Maps to the Stars
Written by Bruce Wagner
Directed by David Cronenberg
Hollywood could easily be the perfect fantasy world of Cronenberg’s obsessions. The themes associated with body horror, from the fascination with decay to the battle between body and mind, are staples of the torrid extremes of Tinsel Town. In 2012, David Cronenberg’s son, Brandon, tackled these ideas with his feature debut Antiviral. That film explores a dystopian future in which the obsession with celebrity is taken to extremes of consumption. In Antiviral, the masses purchase meat grown from their favourite celebrity’s cells and head to a special clinic in order to be infected with the same venereal strain as their Hollywood Idol. The film externalizes the growing cultural obsession with fame, and concentrates that obsession through corporeality and sex.
Maps to the Stars vaguely taps into the idea of Hollywood as the new mythological centre of morality and value. In a world where religion and spirituality has been supplemented by the silver screen, Hollywood has come to inform the way we behave, think and feel. Storytelling has always been central to how we learn about pervading practices and cultural norms; from the epic poetry of the classical era to the scriptures of the major monotheistic religions, we have been guided by stories. In the past hundred years, cinema and Hollywood in particular has overtaken these texts to become the foundation of how we live our lives. Yet, what exists beyond the final cinematic products is a billion dollar industry.
Cronenberg connects this factory of dreams to the mythological basis through the myth of Oedipus and Electra (texts that are also crucial to psychoanalysis). These myths are presented rather overtly and set off our characters along a path of self-destruction and moral corruption. Both suggest a crucial failure and corruption of the family unit, reflecting a poisonous core that will poison the society from the inside. In both of these examples, it is only through self-emulation that the kingdom is able to thrive again.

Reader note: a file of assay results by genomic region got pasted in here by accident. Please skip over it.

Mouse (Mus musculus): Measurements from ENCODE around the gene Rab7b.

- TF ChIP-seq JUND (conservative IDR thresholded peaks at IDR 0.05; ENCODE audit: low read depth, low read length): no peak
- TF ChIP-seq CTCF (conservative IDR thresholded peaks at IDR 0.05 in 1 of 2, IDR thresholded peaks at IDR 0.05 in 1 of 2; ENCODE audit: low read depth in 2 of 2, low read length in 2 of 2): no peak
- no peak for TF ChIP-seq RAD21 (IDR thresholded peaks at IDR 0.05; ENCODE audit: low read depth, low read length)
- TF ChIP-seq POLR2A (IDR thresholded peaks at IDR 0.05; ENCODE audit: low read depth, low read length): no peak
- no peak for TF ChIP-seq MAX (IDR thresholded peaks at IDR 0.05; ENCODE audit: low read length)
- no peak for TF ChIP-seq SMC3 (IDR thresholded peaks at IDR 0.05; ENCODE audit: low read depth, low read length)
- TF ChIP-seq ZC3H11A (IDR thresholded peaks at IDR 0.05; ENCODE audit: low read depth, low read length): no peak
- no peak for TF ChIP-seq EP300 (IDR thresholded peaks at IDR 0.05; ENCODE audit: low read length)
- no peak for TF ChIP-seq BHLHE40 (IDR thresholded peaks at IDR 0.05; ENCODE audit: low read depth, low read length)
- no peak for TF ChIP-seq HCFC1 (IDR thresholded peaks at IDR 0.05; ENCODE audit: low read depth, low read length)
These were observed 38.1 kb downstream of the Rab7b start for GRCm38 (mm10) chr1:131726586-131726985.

Unfortunately, while obviously alluding to these stories, much of the film’s narrative comes across as muddled. Piecing together subtextual meaning cohesively is almost impossible, with the thematic threads never quite coming together. Furthermore, the film lacks a strong visual style, and ideas are only vaguely supported visually.
The strongest storyline is that of Havana Segrand, played by Julianne Moore. Segrand is an aging actress pushing for the part that made her mother a cult star. The film takes her Electra impulses to extremes, portraying her mother as both goddess and villain; she was a far bigger star than Moore ever was, but she was also sexually and physically abusing her daughter. We understand the complete lack of balance of this character, who perpetually vies for attention while also constantly trying to overcome her personal trauma. One of the film’s more subtle moments evokes the lesbian connotations associated with the Electra myth, when Havana finds herself in an uncomfortable three-way with her boyfriend and a younger country singer. The sequence drifts in and out of fantasies, as Havana’s mother appears as a spectre, but perhaps more crucially we feel Havana’s discomfort with the unfolding scene. The sex of these scenes lack eroticism and suggest the deep alienation that Havana is experiencing. She is barely even a participant, as if her body and presence in this threesome as just an afterthought.
On the peripheries of the narrative we have the cultish environment of scientology and The Secret (or rather ,”No Secrets”, the cinematic version). It reflects our understanding of the Hollywood system from the outside and the film is unafraid to poke a little fun at the more extreme habits that the ‘stars’ go through to guarantee their happiness and success. Working through the mythological ups and downs of narrative filmmaking, these institutions seem to have power, perceived or otherwise. The cultish aspect figures importantly in one of the film’s major plot developments, yet is downplayed to the point of non-existence. This is just one instance of the film teasing at greater structural corruptions but never paying it off.
The problem with Maps to the Stars is its lack of commitment to any strong themes or ideas. It seems to wander, occasionally hitting on moments that are bizarre or hilarious enough to make the film worth watching. The film feels more like a stroll through the environment than a thorough exploration, as the focus is not concentrated enough and the themes ultimately lack charge. The strength of the performances raises the film up to levels of passionate extremism that evoke the monsters of Cronenberg’s past, with Julianne Moore giving one of the best performances of the year. Her turn is hysterical in the best sense of the word, evoking a less ethereal Isabelle Adjani from Possession. Her performance brings her almost constantly to the point of tears, with her physical movements suggesting a mocked childlike nature.
While featuring some crucial moments and strong performances, Maps to the Stars never quite comes together. The film will surely be of interest to Cronenberg’s fans, particularly if you have enjoyed his most recent, less genre-centric efforts. It is important to note that one of the reasons why the filmmaker is one of the most dynamic working directors is his willingness to take risks. His work consistently pushes boundaries in terms of acceptability, his risks often yielding incredible rewards. While this film is far from his best work, it is emblematic of a filmmaker who is not satisfied with playing it safe.
— Justine Smith
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